If The World Is Flat, Don’t Build Fences
You should take the time to read this important editorial from the San Jose Mercury News.
William Archey, the CEO of the American Electronics Association, points out that in its (understandable) haste to control the comings and goings of foreigners, the U.S. Government is starting to choke off one of the most important imports this country needs: Brains.
Here are the grim statistics:
“One of every five U.S. scientists and engineers is foreign-born. Over half of all doctoral engineering and math degrees awarded in the United States go to foreign nationals whose financial support helps make these programs economically viable. Yet for two consecutive years, foreign applications to American graduate engineering programs have declined, by 36 percent in 2004 and an additional 7 percent in 2005, according to the Council of Graduate Schools.”
This country has always depended in its ability to attract the best and the brightest. While some decry the winner-take-all nature of our capitalist society, it tends to attract winners to America, people who aggressively take advantage of the freedom to create wealth, both for themselves, and for this country.
As long as all we had to do was compete with Europe and Japan, with their more rigid societies and suspicion of the ultra-successful, we could be pretty much guaranteed of cherry-picking the world’s biggest brains.
Now, however, in a flat world where huge fortunes are being made in China, India, and Eastern Europe, there is far less incentive for people to make their way to America. In fact, one could argue that there is greater opportunity in those emerging markets.
I’m a firm believer in the American model, and in American cultural and innovation hegemony. But to fuel that model, we need to welcome highly skilled immigrants, not put barriers in their way. This does not mean that we have to completely open our borders; all we have to do is stop thinking of immigration as a monolithic issue and start dealing with skilled and unskilled immigration and travel differently.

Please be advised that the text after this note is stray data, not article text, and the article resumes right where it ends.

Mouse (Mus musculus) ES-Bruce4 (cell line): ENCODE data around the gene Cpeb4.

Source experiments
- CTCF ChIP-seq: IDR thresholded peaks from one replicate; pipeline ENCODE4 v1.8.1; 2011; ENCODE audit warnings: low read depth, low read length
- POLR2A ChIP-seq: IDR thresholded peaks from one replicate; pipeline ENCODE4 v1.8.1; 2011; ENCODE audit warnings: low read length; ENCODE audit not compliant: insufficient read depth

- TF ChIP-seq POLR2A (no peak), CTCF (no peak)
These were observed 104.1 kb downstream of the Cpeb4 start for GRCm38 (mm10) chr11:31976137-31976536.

To top it all off, it’s unclear that rigidity and repression are effective counters to terrorism. My favorite magazine, The Economist, provides a great bit of historical perspective by comparing today’s troubles with terrorism with the wave of anarchism that swept through the West at the end of the 19th century.
While today’s terrorists have certainly had a huge impact, one should remember that the anarchists of the gilded age managed to assassinate six world leaders, including a popular American president:
“In deadly sequence, anarchists claimed the lives of President Sadi Carnot of France (1894), Antonio Cánovas del Castillo, the prime minister of Spain (1897), Empress Elizabeth of Austria (1898), King Umberto of Italy (1900), President William McKinley of the United States (1901) and José Canalejas y Méndez, another Spanish prime minister (1912).”
To deal with the fear, governments resorted to repression and harsh tactics, including torture, military courts, and restricting freedom of speech (sound familiar)?
For example, take France:
“France, too, resorted to unusual measures. After the bombing of the French Chamber of Deputies, 2,000 warrants were issued, anarchist clubs and cafés were raided, papers were closed down and August Vaillant, the bomber, was tried, found guilty and sentenced to death in a day. An apologist who declared that not a single man in France would grieve for the president if he confirmed the sentence (as he did), and then was assassinated (as he was), was jailed for two years for incitement to murder. The French parliament made it a crime not just to incite sedition but also to justify it. Criminal “associations of malefactors” were defined by intent rather than by action, and all acts of anarchist propaganda were banned.”
In the end, all of the repression failed to kill the movement. As The Economist points out, there will always be evil men and women who use fanatical devotion to a cause to justify committing atrocities.